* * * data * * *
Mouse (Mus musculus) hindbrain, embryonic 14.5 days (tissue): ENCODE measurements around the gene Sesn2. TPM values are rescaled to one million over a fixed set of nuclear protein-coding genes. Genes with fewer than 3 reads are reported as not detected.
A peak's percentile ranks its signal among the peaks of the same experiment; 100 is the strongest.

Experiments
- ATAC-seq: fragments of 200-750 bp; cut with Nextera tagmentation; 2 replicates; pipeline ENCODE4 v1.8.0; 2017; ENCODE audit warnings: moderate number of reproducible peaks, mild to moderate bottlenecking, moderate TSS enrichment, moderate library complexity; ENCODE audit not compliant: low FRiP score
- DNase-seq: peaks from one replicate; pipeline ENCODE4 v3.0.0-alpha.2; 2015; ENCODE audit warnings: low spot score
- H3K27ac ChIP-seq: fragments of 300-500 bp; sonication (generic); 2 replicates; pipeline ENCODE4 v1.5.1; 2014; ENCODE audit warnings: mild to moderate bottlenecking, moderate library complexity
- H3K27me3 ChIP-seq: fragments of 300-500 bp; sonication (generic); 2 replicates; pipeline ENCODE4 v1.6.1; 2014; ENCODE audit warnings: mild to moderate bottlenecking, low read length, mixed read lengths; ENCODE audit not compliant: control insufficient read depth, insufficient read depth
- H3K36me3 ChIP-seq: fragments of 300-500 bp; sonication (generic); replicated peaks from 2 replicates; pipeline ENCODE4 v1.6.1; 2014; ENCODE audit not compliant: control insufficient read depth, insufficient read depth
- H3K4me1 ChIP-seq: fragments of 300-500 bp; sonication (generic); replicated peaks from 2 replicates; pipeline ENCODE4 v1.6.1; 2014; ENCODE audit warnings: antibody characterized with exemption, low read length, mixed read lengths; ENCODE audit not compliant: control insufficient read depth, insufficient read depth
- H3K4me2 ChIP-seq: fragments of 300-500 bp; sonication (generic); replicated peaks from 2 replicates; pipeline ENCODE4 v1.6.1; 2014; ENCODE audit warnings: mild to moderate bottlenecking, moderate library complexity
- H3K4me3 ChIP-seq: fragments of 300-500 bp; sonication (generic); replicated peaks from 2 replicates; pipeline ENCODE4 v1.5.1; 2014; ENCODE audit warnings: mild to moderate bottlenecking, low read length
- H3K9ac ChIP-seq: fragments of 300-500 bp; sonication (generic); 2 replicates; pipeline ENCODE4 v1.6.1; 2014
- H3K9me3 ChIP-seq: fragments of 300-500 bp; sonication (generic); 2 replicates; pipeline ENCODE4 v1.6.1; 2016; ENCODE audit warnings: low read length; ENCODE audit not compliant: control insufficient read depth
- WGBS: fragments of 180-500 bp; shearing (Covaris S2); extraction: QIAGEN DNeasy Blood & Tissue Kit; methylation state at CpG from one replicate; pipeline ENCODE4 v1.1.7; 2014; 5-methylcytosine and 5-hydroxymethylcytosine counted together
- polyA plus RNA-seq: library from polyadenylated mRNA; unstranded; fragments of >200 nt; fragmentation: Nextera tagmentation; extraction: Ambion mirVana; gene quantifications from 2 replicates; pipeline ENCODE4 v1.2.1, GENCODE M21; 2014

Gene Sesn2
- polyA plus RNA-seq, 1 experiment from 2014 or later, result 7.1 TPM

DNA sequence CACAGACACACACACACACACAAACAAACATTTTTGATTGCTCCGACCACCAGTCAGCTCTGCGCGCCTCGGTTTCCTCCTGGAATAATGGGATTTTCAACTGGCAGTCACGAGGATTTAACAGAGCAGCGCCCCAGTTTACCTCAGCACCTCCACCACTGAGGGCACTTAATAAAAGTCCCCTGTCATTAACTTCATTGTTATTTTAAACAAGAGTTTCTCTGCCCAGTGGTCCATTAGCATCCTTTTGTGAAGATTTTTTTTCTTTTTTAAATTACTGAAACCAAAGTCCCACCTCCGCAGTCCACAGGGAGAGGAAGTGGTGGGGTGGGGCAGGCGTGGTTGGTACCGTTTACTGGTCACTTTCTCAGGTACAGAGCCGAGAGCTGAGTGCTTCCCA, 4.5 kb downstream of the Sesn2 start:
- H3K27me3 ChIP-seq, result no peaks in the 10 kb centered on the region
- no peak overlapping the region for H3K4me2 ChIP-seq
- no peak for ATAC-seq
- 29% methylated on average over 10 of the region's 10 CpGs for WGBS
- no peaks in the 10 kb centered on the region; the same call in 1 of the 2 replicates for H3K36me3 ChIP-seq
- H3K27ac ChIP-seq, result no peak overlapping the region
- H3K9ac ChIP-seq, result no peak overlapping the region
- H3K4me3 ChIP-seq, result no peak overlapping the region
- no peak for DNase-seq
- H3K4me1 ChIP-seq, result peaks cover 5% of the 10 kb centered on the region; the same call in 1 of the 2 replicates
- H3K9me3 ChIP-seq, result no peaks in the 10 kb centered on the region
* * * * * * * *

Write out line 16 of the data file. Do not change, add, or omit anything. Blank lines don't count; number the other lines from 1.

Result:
Gene Sesn2